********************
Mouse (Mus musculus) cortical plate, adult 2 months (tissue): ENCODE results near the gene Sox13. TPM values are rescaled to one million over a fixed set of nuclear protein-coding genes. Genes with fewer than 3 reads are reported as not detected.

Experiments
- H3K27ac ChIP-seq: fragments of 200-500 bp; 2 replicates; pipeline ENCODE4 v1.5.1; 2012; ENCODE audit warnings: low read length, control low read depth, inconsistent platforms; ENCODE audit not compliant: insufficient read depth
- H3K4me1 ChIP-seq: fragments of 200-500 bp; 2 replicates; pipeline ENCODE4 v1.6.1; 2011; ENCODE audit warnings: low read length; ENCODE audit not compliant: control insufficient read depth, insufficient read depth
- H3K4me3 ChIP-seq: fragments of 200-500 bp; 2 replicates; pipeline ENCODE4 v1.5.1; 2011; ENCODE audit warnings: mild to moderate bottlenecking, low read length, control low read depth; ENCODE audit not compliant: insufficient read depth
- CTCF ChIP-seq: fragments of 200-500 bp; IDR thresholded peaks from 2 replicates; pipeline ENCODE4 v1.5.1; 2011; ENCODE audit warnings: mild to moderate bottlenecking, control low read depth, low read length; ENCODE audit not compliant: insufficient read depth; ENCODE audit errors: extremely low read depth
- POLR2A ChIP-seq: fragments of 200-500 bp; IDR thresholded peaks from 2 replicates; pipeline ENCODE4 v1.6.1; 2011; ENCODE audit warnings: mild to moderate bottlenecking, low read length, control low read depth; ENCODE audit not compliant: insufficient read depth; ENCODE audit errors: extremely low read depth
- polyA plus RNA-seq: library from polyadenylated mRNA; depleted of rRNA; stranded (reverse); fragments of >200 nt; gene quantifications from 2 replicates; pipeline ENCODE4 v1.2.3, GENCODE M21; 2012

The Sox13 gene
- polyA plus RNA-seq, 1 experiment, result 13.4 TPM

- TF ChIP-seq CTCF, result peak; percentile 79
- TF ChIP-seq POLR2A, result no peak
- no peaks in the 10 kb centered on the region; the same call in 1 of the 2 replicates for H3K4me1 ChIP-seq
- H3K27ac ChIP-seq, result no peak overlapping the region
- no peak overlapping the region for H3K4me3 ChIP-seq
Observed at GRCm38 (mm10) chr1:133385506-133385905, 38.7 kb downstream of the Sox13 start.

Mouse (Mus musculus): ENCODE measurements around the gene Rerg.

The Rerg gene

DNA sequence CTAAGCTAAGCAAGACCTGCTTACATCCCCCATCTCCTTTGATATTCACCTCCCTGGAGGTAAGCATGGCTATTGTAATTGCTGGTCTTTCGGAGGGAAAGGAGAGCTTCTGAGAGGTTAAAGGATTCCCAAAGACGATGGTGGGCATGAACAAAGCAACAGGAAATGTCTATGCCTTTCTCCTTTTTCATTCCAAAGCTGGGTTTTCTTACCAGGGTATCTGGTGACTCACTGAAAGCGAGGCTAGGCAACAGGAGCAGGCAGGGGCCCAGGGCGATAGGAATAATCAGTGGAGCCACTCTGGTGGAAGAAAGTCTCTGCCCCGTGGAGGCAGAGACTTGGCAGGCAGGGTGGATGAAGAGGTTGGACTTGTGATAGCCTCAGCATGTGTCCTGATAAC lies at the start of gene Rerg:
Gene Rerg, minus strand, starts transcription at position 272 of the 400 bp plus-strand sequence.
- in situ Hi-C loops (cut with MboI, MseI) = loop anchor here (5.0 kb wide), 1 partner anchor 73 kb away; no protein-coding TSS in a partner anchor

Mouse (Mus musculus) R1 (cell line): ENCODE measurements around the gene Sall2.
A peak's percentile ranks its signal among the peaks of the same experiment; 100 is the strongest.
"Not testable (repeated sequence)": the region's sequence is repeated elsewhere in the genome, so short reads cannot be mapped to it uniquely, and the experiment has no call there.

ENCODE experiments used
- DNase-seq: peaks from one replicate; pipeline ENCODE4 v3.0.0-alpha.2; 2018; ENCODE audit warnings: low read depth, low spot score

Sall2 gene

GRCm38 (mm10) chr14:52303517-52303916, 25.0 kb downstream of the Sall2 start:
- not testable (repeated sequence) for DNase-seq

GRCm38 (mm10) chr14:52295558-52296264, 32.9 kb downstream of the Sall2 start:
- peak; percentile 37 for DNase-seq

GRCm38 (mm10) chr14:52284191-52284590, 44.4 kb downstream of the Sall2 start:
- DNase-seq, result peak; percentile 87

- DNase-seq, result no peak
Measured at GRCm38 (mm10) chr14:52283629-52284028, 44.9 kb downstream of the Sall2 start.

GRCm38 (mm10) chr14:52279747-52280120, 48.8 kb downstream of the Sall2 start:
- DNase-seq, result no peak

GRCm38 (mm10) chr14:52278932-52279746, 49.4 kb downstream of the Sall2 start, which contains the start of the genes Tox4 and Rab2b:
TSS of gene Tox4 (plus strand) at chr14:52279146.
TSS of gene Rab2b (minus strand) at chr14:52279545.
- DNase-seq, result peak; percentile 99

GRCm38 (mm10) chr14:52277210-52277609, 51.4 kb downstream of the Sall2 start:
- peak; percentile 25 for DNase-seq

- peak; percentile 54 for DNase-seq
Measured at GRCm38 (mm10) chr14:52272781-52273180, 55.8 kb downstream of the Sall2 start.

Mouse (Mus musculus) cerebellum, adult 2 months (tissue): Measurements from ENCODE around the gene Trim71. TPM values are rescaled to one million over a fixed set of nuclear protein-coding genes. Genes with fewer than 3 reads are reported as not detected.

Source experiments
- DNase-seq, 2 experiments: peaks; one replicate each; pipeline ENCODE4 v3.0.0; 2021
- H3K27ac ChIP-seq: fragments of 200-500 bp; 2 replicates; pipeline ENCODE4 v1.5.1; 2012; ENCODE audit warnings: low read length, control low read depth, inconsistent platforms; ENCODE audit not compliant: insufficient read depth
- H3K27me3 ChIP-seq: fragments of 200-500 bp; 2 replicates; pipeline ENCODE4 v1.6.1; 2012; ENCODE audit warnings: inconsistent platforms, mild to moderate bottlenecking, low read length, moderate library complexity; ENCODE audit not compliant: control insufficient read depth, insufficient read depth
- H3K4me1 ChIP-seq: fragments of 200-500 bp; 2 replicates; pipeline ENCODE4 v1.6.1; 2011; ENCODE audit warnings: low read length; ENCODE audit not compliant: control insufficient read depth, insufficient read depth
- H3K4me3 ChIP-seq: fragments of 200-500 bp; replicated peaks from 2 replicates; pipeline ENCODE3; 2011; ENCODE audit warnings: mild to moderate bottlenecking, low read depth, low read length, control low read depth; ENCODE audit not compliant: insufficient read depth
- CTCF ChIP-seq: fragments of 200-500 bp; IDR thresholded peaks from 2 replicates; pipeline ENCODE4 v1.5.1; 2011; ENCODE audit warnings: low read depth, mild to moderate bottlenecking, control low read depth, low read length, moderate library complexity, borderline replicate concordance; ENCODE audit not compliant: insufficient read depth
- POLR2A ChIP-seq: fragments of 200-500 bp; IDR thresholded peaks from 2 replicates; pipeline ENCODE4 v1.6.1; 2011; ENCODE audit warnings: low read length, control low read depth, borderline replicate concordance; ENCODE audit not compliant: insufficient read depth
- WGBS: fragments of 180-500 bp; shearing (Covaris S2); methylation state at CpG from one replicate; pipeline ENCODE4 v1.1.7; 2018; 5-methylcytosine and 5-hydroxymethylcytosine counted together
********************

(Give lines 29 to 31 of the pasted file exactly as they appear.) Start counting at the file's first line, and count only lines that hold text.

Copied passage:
- not testable (repeated sequence) for DNase-seq

GRCm38 (mm10) chr14:52295558-52296264, 32.9 kb downstream of the Sall2 start:
- peak; percentile 37 for DNase-seq